USITT & OSF Partner on Diversity in Theatre

 
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The Oregon Shakespeare Festival (OSF) and USITT are partnering with the goal of increasing diversity in the behind-the-scenes areas of theatre. USITT committed $5,000 to the partnership to benefit OSF’s FAIR program to mentor emerging arts leaders of color.


Both USITT and OSF have development programs for theatre artists from underrepresented groups. USITT’s Gateway Program offers mentorships for students in theatrical design, tech, and management at its Annual Conference & Stage Expo. OSF’s FAIR (Fellowships, Assistantships, Internships and Residencies) program provides training in all areas of theatre with an emphasis on recruiting young professionals of color.


“This partnership sends a strong message that these two large institutions, OSF and USITT, are working together to figure out ways to provide access to people of color in theatre, particularly in the area of production,” said Sharifa Johka, OSF’s FAIR experience manager. “We are committed to exploring how we can share resources and opportunities to provide access points, and USITT’s contribution to our fund for this mission is one proof of that.”


USITT Diversity Initiative leaders Kasey Allee-Foreman and David Stewart proposed the two organizations collaborate after participating in OSF’s first FAIR Conference this past August. During the course of the conference and conversations, the organizations looked at the possibility of the Gateway Program as a feeder program for the FAIR program or vice versa.


Allee-Foreman and Stewart encouraged the USITT board to donate $5,000 toward OSF’s Tim Bond Production Fund (Bond started the FAIR program in 2005), which provides grants to FAIR alumni to produce a play in their selected U.S. city.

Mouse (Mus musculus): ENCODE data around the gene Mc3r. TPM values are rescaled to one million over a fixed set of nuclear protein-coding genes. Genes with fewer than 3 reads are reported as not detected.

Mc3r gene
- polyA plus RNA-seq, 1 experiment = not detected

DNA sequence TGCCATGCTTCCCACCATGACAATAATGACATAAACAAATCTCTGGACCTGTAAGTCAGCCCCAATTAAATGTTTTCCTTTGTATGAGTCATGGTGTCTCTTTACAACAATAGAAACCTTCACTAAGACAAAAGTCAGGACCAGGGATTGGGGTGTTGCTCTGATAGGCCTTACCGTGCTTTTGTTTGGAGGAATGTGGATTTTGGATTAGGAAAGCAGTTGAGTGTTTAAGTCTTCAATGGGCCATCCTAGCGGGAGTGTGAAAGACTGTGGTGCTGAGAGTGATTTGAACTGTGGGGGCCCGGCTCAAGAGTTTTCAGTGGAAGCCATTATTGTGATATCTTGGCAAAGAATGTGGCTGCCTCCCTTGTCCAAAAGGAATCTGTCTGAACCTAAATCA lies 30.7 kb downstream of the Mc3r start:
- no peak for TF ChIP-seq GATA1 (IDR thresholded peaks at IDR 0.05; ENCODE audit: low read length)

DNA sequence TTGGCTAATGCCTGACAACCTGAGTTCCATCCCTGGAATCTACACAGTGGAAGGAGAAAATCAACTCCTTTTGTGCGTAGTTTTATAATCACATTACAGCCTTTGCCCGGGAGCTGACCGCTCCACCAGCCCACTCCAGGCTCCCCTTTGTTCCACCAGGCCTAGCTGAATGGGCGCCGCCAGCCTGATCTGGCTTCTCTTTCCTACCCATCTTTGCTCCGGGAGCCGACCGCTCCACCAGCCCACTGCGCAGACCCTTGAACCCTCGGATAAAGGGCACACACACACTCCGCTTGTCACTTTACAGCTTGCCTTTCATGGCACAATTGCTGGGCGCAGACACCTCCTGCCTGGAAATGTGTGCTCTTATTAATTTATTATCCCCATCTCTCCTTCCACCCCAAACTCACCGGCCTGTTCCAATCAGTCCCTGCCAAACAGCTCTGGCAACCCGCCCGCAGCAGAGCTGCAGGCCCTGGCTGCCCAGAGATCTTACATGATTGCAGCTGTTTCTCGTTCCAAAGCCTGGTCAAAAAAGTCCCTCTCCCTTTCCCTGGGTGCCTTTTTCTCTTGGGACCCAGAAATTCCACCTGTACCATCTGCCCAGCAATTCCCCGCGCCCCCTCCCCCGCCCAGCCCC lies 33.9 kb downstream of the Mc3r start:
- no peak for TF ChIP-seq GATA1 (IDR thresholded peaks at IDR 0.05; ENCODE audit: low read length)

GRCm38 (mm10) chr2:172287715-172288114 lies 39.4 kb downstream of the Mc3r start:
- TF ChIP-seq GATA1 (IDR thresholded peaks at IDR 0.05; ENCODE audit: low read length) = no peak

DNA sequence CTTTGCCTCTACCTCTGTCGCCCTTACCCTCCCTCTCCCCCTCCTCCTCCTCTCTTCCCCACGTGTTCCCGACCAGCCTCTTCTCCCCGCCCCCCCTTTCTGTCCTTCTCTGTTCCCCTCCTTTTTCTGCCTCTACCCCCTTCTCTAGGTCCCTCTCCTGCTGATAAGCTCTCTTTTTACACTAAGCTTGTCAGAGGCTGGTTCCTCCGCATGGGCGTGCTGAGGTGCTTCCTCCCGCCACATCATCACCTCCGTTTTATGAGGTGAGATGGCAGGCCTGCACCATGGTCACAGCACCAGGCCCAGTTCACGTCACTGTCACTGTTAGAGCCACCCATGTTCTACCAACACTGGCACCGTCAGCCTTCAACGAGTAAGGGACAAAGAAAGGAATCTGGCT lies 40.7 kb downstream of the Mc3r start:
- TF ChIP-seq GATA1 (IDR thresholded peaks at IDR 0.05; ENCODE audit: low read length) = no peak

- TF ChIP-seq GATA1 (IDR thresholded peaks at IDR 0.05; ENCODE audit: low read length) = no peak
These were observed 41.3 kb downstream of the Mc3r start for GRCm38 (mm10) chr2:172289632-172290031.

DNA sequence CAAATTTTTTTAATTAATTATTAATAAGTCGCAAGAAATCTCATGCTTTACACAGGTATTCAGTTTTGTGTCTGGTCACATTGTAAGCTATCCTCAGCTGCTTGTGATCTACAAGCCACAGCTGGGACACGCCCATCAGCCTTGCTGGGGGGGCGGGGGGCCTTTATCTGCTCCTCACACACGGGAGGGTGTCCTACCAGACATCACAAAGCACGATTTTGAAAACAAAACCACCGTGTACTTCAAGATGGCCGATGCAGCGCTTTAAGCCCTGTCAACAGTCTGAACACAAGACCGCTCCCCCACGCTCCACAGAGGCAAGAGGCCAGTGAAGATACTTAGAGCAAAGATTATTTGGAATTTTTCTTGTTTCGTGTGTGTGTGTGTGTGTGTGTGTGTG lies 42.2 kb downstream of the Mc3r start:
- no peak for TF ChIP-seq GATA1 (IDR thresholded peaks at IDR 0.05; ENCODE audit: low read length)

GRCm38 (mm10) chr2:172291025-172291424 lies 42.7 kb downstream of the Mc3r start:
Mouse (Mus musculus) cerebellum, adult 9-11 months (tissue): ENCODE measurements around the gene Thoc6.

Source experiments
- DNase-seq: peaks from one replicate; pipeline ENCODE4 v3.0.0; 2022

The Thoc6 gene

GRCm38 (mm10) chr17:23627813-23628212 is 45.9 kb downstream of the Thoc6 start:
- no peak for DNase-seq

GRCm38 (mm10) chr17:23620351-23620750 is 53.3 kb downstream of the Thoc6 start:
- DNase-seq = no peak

USITT and OSF plan to continue working together to increase diversity in theatre production through efforts like Gateway and FAIR.


“OSF’s FAIR program has impacted untold numbers of people, and as USITT works to grow our impact with efforts like Gateway, there is no better partner than OSF,” said USITT Executive Director David Grindle.


USITT’s Gateway Program offers 12 mentorship opportunities for technical theatre students and young professionals from underrepresented groups at USITT 2016 in Salt Lake City March 16-19. Nominations for mentees are open now through Nov. 20 at www.usitt.org/gateway.


Each Gateway participant will be paired with a mentor from a similar background and interest area at USITT 2016. USITT provides free Conference registration and one year free USITT membership, with travel and housing funds also available based on need.


OSF, founded by Angus Bowmer in 1935 and winner of a 1983 Tony Award for outstanding achievement in regional theatre, presents an eight-month season of 11 plays including works by Shakespeare and a mix of classics, musicals, and new works. The Festival draws more than 400,000 people to some 800 performances a year and employs about 575 theatre professionals. Visit OSF at www.osfashland.org.

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